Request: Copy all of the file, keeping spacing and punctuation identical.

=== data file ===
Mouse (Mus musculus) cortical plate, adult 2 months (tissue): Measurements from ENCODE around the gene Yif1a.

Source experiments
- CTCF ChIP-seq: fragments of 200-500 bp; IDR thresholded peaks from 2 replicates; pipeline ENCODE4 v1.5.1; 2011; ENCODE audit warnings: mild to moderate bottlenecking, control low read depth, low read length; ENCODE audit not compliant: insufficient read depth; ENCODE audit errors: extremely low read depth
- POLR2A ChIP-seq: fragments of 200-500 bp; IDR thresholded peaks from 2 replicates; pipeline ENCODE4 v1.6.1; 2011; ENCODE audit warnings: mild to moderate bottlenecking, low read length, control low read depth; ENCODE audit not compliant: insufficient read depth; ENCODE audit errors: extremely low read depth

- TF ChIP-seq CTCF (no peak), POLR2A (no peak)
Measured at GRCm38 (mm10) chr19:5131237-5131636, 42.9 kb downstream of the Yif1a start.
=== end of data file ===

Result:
Mouse (Mus musculus) cortical plate, adult 2 months (tissue): Measurements from ENCODE around the gene Yif1a.

Source experiments
- CTCF ChIP-seq: fragments of 200-500 bp; IDR thresholded peaks from 2 replicates; pipeline ENCODE4 v1.5.1; 2011; ENCODE audit warnings: mild to moderate bottlenecking, control low read depth, low read length; ENCODE audit not compliant: insufficient read depth; ENCODE audit errors: extremely low read depth
- POLR2A ChIP-seq: fragments of 200-500 bp; IDR thresholded peaks from 2 replicates; pipeline ENCODE4 v1.6.1; 2011; ENCODE audit warnings: mild to moderate bottlenecking, low read length, control low read depth; ENCODE audit not compliant: insufficient read depth; ENCODE audit errors: extremely low read depth

- TF ChIP-seq CTCF (no peak), POLR2A (no peak)
Measured at GRCm38 (mm10) chr19:5131237-5131636, 42.9 kb downstream of the Yif1a start.